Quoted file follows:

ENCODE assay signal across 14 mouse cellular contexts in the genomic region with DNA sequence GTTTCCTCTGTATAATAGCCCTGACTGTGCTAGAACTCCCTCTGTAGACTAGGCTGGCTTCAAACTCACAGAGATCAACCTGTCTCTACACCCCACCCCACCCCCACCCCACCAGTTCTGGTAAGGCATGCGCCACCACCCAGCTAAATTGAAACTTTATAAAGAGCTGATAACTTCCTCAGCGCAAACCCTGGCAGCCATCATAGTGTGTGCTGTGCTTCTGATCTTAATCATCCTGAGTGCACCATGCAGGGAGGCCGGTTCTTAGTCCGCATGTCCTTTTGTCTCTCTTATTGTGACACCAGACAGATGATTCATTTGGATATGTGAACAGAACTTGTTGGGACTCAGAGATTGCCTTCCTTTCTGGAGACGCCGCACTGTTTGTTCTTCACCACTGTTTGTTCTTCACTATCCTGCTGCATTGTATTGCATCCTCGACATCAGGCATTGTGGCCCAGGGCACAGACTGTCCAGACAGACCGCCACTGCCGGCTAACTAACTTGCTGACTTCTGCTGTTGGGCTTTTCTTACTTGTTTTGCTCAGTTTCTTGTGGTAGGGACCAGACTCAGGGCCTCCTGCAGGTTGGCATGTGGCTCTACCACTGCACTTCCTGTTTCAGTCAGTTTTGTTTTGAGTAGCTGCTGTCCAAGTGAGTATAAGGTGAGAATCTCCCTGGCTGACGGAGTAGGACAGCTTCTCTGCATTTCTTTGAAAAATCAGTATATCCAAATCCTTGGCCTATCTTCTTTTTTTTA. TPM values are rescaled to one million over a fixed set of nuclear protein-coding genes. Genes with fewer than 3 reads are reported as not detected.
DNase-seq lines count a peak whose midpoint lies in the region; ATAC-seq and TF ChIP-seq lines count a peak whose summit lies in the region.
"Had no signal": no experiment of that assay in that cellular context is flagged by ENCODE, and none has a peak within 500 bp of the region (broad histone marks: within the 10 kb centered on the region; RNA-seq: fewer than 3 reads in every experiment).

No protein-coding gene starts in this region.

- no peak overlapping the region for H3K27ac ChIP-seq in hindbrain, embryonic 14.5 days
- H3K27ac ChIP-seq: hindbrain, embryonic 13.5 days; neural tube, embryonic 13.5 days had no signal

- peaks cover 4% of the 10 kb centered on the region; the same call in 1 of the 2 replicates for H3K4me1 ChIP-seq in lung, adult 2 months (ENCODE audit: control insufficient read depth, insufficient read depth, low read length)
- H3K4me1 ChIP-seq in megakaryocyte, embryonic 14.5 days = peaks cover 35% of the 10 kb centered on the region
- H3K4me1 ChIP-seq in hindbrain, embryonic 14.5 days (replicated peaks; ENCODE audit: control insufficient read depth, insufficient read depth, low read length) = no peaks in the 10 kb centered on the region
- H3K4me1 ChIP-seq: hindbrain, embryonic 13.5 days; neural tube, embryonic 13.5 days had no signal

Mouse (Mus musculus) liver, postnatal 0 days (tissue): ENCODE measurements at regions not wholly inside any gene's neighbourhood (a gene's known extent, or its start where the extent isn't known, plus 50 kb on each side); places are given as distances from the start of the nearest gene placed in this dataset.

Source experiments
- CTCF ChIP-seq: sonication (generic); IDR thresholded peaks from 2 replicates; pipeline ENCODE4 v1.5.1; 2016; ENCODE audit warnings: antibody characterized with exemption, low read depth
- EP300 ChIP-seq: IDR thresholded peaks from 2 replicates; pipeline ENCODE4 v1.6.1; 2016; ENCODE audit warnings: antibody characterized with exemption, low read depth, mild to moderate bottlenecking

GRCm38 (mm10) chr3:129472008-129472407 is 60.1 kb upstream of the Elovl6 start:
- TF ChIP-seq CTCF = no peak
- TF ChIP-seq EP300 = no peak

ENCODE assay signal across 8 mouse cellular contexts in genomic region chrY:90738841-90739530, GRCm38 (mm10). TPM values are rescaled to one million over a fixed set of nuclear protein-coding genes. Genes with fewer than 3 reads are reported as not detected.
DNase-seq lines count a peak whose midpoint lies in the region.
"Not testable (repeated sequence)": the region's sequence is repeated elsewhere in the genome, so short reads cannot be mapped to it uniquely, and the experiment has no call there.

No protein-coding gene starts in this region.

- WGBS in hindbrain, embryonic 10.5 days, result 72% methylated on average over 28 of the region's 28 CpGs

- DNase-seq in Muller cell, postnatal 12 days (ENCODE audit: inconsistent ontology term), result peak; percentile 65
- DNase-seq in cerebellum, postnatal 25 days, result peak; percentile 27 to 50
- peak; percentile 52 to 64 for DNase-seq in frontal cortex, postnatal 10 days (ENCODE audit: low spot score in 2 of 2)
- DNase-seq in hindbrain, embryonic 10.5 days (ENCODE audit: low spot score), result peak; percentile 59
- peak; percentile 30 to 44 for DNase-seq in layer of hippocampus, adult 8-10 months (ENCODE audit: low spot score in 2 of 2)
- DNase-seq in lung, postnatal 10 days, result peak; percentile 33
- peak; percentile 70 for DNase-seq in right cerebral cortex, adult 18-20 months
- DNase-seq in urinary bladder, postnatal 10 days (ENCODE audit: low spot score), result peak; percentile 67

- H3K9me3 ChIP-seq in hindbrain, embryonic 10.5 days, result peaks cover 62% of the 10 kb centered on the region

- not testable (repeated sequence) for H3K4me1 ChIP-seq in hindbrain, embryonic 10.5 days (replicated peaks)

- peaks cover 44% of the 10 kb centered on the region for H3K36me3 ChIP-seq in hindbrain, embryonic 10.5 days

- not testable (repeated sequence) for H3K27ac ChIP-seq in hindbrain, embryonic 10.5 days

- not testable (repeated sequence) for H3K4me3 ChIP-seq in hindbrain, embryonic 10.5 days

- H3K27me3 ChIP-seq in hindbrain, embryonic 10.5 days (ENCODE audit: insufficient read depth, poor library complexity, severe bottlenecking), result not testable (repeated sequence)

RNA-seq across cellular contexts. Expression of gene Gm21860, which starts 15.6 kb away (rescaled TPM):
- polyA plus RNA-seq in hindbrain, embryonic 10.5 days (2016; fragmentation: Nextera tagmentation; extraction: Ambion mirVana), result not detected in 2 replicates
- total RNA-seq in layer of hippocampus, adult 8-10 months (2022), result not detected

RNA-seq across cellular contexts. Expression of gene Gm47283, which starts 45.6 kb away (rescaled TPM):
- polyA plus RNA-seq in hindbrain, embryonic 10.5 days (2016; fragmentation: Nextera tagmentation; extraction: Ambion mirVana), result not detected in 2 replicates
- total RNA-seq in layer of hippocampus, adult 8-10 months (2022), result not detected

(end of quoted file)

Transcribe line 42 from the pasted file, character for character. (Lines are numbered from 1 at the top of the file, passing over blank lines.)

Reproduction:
- total RNA-seq in layer of hippocampus, adult 8-10 months (2022), result not detected